Details of refinements being worked on by General Electric, Fairfield, Conn., in negotiations with France over GE’s proposed $17 billion acquisition of parts of French engineering and industrial manufacturing conglomerate Alstom are being sketched out by reports from various media outlets. Some highlights include guarantees on jobs, access to nuclear power technologies and a potential swap or partnership of a GE rail signaling business as part of the deal.
While GE doesn’t intend to increase the cash component of its offer, the U.S. company is willing to continue discussions with the government on several topics, including ensuring that French interests retain access to nuclear technology and a possible GE-Alstom partnership in railroad signaling, the people said. GE also is willing to make commitments for future spending on France-based operations, one person said.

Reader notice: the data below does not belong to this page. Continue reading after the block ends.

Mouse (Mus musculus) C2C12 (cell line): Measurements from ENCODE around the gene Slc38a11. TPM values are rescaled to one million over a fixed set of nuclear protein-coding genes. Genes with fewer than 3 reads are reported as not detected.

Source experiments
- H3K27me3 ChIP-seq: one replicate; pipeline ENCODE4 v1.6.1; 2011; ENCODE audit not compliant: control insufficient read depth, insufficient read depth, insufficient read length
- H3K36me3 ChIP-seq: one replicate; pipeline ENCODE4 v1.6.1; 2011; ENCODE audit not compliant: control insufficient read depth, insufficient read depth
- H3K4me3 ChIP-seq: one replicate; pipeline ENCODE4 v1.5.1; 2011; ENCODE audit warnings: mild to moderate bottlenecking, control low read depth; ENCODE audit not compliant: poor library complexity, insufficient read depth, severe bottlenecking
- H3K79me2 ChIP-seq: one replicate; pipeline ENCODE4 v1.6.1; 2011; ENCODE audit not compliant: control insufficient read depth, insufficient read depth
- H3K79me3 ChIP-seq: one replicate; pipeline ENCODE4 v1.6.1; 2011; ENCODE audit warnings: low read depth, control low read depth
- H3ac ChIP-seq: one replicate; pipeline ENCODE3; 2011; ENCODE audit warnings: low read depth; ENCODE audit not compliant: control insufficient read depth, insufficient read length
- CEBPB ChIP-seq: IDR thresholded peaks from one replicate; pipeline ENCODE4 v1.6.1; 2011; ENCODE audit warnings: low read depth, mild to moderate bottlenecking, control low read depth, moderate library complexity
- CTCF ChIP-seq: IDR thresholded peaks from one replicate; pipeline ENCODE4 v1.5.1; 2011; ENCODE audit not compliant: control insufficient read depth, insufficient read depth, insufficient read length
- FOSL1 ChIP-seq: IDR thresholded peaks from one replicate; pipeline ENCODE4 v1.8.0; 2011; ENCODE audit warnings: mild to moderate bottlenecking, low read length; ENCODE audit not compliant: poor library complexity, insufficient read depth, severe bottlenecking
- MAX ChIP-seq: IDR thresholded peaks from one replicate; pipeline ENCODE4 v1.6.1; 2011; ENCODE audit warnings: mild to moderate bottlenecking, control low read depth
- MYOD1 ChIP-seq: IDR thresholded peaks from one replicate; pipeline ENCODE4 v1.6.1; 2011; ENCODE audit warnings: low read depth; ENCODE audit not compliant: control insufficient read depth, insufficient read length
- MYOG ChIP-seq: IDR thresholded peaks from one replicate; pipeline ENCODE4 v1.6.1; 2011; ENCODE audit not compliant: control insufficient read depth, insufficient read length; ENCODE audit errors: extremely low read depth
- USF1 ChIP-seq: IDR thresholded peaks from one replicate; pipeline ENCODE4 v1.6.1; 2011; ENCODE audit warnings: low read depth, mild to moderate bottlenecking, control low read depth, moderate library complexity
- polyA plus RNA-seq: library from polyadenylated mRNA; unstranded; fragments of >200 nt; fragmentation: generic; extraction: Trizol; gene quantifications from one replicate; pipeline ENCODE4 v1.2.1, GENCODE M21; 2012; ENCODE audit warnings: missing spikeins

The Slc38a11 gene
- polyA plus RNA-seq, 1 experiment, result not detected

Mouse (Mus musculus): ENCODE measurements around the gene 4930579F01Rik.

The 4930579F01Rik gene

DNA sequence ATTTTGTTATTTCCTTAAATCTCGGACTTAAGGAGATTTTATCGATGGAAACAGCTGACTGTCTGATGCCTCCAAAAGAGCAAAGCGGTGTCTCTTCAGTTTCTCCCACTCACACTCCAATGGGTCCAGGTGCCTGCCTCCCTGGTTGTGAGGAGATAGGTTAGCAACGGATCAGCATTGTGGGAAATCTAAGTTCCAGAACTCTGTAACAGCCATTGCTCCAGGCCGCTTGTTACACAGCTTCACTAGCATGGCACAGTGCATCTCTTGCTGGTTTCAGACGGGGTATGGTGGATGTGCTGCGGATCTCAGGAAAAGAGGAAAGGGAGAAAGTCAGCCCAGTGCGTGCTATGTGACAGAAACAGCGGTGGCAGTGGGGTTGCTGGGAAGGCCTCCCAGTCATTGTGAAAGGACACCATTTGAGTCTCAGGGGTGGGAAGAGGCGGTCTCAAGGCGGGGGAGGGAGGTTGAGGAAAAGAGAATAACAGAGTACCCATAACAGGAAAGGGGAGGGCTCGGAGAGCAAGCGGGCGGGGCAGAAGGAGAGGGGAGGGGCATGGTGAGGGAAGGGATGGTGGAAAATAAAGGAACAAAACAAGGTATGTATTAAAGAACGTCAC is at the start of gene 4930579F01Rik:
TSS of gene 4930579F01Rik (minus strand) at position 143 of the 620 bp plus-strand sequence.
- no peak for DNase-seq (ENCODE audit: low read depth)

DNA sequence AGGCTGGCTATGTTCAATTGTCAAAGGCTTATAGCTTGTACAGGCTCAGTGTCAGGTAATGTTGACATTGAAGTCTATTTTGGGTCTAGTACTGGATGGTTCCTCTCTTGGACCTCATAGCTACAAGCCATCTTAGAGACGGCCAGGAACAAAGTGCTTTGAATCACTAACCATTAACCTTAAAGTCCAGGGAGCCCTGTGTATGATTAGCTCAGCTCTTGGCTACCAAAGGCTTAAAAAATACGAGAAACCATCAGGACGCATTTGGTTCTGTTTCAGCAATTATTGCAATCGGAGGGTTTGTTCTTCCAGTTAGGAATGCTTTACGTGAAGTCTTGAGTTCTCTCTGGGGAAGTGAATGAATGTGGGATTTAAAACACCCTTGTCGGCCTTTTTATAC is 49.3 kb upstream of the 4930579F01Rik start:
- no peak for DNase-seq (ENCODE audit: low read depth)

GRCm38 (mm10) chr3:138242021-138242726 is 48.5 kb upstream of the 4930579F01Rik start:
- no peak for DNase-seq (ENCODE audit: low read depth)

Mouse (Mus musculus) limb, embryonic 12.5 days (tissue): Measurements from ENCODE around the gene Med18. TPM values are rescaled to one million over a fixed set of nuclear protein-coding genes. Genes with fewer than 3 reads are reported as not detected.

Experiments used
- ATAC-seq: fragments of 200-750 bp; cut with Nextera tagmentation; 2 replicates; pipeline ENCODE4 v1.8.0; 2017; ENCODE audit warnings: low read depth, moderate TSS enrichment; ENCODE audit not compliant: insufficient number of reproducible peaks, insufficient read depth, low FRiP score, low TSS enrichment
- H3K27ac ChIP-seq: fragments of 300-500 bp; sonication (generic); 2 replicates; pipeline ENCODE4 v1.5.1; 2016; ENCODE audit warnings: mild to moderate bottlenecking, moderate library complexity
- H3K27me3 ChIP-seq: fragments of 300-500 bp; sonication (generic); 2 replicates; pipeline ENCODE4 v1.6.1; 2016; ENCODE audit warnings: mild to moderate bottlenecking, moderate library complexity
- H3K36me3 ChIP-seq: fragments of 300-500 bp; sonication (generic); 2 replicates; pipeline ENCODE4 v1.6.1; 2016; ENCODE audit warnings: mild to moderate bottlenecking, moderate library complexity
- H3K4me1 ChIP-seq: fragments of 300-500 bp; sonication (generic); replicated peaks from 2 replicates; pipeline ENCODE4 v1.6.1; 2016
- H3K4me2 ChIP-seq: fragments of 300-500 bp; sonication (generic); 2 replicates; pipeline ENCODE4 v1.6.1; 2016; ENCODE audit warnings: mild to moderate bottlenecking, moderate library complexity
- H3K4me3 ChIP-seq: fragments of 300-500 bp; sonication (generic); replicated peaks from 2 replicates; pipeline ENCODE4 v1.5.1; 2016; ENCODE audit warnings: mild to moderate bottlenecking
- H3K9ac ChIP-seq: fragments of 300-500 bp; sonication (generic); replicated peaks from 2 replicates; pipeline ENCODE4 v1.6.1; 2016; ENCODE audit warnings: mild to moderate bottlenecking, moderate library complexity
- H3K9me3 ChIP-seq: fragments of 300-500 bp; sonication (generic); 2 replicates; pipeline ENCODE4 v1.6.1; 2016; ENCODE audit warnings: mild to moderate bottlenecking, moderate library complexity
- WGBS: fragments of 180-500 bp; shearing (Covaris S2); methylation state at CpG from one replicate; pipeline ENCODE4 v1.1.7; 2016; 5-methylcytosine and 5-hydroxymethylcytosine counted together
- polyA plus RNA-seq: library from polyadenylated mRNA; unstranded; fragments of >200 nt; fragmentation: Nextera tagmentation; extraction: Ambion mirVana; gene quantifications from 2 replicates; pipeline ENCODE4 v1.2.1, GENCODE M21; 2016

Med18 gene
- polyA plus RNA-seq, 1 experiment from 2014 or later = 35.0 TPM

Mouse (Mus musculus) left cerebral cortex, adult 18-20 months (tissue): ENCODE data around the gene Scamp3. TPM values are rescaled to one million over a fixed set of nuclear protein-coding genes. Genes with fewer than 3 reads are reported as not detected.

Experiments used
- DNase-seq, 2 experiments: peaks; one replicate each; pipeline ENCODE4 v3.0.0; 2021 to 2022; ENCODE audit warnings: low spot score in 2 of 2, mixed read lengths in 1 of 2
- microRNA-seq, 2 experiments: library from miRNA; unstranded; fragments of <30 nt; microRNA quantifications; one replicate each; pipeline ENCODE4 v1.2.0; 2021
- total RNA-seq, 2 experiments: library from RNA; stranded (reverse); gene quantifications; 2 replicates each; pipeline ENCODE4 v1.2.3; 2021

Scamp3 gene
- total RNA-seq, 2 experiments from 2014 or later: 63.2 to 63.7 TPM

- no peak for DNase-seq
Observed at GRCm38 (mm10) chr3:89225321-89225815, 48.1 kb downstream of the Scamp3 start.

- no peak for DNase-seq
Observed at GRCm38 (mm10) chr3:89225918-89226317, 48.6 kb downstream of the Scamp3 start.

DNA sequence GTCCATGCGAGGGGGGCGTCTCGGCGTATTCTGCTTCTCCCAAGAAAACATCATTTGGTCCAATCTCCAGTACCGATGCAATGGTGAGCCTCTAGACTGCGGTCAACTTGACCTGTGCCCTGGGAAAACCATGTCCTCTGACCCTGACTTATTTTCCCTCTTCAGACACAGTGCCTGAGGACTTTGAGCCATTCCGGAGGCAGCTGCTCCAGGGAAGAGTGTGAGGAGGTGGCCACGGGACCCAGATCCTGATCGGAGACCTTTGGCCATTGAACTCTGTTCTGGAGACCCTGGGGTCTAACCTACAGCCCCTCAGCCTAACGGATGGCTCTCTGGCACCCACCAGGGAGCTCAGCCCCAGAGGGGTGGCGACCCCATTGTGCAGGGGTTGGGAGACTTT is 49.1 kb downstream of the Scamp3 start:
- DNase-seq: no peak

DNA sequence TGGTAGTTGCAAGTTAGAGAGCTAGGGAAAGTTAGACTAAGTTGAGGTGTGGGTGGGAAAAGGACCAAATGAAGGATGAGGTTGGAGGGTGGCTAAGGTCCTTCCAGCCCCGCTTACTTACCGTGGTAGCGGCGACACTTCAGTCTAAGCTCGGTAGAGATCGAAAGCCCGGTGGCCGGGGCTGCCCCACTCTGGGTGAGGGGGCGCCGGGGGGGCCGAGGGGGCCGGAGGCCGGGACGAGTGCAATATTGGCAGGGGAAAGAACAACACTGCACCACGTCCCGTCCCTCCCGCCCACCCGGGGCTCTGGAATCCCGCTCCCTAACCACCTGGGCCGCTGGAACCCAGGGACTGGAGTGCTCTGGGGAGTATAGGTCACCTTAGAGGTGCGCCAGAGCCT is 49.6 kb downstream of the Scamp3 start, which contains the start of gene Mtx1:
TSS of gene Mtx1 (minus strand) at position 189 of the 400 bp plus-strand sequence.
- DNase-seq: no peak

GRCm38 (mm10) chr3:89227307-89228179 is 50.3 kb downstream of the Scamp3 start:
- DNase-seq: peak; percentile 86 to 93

The suggestion is that GE is trying to distance its offer from a rival bid assembled by Siemens, Mitsubishi Heavy Industries and Hitachi Ltd. unveiled on Monday. That deal would be a complicated mix of cash and assets and joint ventures that would include splitting Alstom’s turbine businesses among the involved parties.
The Siemens-Mitsubishi-Hitachi proposal values Alstom’s energy assets at €14.2 billion ($19.3 billion), topping GE’s valuation, Siemens said in a presentation in Paris. Munich, Germany-based Siemens is offering €3.9 billion for Alstom’s gas turbine business, while Japan’s Mitsubishi and partner Hitachi would pay €3.1 billion for stakes in Alstom’s steam-turbine, power-grid and hydro businesses. Mitsubishi also offered to buy as much as 10 percent of Alstom, a stake valued at about €900 million.